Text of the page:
Israeli lawmakers vote to set high bar for ceding parts of Jerusalem

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JERUSALEM (Reuters) – Israel’s parliament on Wednesday passed the first of three votes needed to enact legislation that would set an extra-high threshold for any future vote on ceding parts of Jerusalem to the Palestinians.

The proposed amendment to the Jerusalem Basic Law – defining the city’s legal status – could pass into law later this year.

It states that at least 80 of the Knesset’s 120 lawmakers would have to vote in favor of any proposal to hand over parts of the city to “a foreign party”.

The status of Jerusalem is seen as one of the main stumbling blocks in U.S.-led efforts to resume Israeli-Palestinian peace talks that have been frozen since 2014.

Israel declared the city its “eternal and indivisible capital” after capturing majority-Arab East Jerusalem in the 1967 Middle East war and annexing it, a status that is not recognized internationally.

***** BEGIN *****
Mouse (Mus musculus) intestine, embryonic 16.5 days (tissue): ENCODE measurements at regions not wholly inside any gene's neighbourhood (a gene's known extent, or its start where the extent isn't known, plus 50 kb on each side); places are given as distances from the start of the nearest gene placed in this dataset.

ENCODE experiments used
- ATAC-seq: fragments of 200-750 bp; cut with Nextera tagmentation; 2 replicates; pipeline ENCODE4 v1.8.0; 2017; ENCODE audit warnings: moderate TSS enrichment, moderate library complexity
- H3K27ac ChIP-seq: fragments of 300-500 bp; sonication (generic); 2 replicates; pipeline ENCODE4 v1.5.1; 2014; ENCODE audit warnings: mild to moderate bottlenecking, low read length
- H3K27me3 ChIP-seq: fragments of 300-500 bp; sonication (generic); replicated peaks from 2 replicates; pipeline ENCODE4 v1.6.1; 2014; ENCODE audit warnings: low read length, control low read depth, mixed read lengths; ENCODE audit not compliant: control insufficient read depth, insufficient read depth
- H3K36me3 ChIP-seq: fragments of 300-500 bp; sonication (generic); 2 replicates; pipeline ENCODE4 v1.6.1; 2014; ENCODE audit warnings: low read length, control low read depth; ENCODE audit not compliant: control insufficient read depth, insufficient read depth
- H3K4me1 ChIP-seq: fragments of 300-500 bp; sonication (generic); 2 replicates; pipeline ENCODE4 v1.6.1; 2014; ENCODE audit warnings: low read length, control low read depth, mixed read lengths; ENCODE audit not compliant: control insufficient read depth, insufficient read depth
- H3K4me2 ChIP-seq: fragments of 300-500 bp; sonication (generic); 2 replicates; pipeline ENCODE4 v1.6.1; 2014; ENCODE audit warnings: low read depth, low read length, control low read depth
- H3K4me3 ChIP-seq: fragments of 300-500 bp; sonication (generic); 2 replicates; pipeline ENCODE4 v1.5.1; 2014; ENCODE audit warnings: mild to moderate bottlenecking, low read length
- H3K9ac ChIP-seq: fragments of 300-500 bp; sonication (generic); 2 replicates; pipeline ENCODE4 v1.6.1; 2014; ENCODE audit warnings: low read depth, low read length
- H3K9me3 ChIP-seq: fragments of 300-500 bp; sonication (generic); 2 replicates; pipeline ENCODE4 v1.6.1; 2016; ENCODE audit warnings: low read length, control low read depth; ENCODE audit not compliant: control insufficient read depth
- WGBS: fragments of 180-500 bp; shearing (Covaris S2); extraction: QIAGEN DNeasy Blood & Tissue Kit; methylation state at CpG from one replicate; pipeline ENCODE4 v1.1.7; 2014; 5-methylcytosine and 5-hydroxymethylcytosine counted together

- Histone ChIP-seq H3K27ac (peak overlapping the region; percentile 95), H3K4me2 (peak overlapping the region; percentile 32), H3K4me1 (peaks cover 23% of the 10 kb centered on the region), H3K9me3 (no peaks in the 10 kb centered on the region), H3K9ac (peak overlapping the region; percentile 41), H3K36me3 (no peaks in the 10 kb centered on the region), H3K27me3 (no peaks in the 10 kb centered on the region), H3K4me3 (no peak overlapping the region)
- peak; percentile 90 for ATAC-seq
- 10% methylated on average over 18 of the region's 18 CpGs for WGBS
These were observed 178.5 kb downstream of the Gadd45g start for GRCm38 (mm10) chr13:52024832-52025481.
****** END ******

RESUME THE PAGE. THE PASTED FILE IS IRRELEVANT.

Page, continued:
Fifty-one lawmakers from Prime Minister Benjamin Netanyahu’s right-wing coalition, which holds 67 seats, voted for the amendment. In all, 41 deputies opposed it.

The two additional votes could take place after parliament returns from its summer recess in October.

Roughly two thirds of Jerusalem’s population of some 900,000 is Israeli and about one third is Palestinian.

Israel has expanded the city’s boundaries and built urban settlements for tens of thousands of citizens, interspersed among Palestinian neighborhoods.

The Palestinians want East Jerusalem as the capital of an independent state, together with the Israeli-occupied West Bank and the Gaza Strip.

Some opposition left-wing lawmakers have proposed re-drawing Jerusalem’s boundaries to exclude some Palestinian neighborhoods that they say have no connection to Israeli society and should be part of a future Palestinian state.

Wednesday’s vote was passed during one of the most tense periods in years in Jerusalem, as Palestinians protest heightened Israeli security measures near the Temple Mount-Noble Sanctuary compound, one of the city’s holiest sites.

Writing by Ori Lewis; editing by John Stonestreet